Innovation Nokia style – How did Nokia become the leader in mobile phones?

How did Nokia become a leader of the mobile phone industry in the 90s ?

It’s really hard to see favorable predispositions for a Finnish group initially specialized in mining and forest exploitation, although Nokia already had activities in the radio phones back in the 60s.

It seems that one of the thing which triggered its astonishing success as a mass-market mobile phone producer goes back to a mission carried out by Gary Hamel, the famous strategy guru. To boost the Finnish company creativity,  Hamel suggested that teams of Nokia senior managers be sent in three rather special places : Venice Beach in California, King’s Road in London, and the Tokyo night club area…(probably for the greatest delight of the managers, who we rather think of as more used to the polar circle…) Why? Because it was thought that in these areas, trend setters in the use of high technology could be found. The creative spark is not always hidden in a 250 page Gartner Group report, nor in series of endless internal brainstorming meetings… Sometimes, it’s more productive to live as real customers, in remote places ; the creative spark is there, right under your nose. It’s after these “learning expeditions” that Nokia understood that mobile phones had gone beyond their utilitarian purpose, and that they had become “fashion accessories”.

Kodak, a failure to innovate?

It’s becoming common to use Kodak as a showcase for failing to innovate: the company is described as having missed the digital revolution because it was focused on protecting its core business, traditional photographic film. The reality is different, though. Kodak is in fact one of the first companies to have worked on digital imaging. In 1992, for one of my clients’ projects, we bought a digital camera. It was a Kodak, the DCS 200, and it costed about $200K. Yes, that’s two hundred thousand US dollars. One can not say Kodak was ignoring the digital revolution! Today, Kodak is still leading digital imaging, as the company holds many patents in this field that are used in products such as HP printers. The painful Kodak factory closures that one can see nowdays are nothing but the price to pay to transition from one era to the other, from the era when Kodak was a chemist to an era when it is a software company. For all its mistakes, Kodak is doing what few companies have been able to do.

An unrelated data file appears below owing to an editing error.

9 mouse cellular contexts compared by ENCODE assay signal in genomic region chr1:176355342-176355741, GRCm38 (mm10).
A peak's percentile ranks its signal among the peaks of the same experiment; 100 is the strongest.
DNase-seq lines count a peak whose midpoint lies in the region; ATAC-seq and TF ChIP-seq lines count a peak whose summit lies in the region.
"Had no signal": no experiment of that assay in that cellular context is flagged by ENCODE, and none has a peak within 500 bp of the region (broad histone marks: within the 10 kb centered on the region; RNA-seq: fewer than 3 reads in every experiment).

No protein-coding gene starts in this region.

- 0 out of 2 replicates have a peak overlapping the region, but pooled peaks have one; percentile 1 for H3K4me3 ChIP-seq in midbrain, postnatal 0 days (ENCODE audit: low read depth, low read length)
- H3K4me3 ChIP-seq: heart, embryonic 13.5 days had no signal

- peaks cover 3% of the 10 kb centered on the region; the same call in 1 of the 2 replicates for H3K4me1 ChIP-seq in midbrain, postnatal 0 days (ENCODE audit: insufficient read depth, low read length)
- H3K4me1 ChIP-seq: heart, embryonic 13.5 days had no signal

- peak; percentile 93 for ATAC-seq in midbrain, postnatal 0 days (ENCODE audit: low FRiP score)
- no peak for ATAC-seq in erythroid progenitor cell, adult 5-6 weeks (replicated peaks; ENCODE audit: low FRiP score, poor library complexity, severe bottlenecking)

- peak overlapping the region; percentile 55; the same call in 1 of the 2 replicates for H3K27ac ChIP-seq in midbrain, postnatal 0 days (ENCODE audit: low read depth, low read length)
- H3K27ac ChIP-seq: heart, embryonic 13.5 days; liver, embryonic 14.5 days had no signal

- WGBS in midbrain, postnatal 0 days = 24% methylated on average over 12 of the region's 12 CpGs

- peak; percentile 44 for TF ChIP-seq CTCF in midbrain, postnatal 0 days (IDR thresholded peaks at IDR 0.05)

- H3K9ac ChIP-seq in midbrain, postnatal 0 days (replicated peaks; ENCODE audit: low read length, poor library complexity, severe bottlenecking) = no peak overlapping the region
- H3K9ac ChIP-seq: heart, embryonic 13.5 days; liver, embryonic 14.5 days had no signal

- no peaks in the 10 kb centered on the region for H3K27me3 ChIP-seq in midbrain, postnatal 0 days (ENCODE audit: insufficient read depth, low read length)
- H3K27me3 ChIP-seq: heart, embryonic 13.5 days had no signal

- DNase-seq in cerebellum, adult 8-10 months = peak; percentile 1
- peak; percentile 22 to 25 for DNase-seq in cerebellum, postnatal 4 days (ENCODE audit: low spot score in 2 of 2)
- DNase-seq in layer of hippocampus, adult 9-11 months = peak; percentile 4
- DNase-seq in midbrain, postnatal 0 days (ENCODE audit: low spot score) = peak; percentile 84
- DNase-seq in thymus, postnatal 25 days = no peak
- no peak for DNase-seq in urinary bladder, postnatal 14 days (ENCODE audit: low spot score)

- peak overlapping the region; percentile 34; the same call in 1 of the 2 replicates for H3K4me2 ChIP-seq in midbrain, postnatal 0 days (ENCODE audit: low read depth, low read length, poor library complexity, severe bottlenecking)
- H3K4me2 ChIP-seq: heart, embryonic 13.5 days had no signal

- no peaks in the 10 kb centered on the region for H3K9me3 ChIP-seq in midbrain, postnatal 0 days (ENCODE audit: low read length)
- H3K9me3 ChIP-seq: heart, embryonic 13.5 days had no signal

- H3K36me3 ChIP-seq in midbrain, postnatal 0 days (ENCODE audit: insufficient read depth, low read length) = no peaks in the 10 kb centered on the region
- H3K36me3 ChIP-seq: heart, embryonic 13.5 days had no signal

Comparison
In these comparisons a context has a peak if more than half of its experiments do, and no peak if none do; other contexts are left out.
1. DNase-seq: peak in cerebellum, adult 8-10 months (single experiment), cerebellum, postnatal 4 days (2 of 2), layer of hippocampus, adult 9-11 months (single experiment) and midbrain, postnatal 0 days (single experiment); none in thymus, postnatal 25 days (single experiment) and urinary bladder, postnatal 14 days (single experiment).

No doubt, Kodak was victim of the innovator’s dilemma as described by Christensen: the company tried to "cram" digital photography into traditional photography with the pathetic APS system. But that didn’t stop the them from pressing ahead and ending up, today, in the leading group of digital camera manufacturers. Not bad for a chemist! The initial dilemma, however, probably costed them their leadership, maybe forever, as forecasted by Christensen’s theory.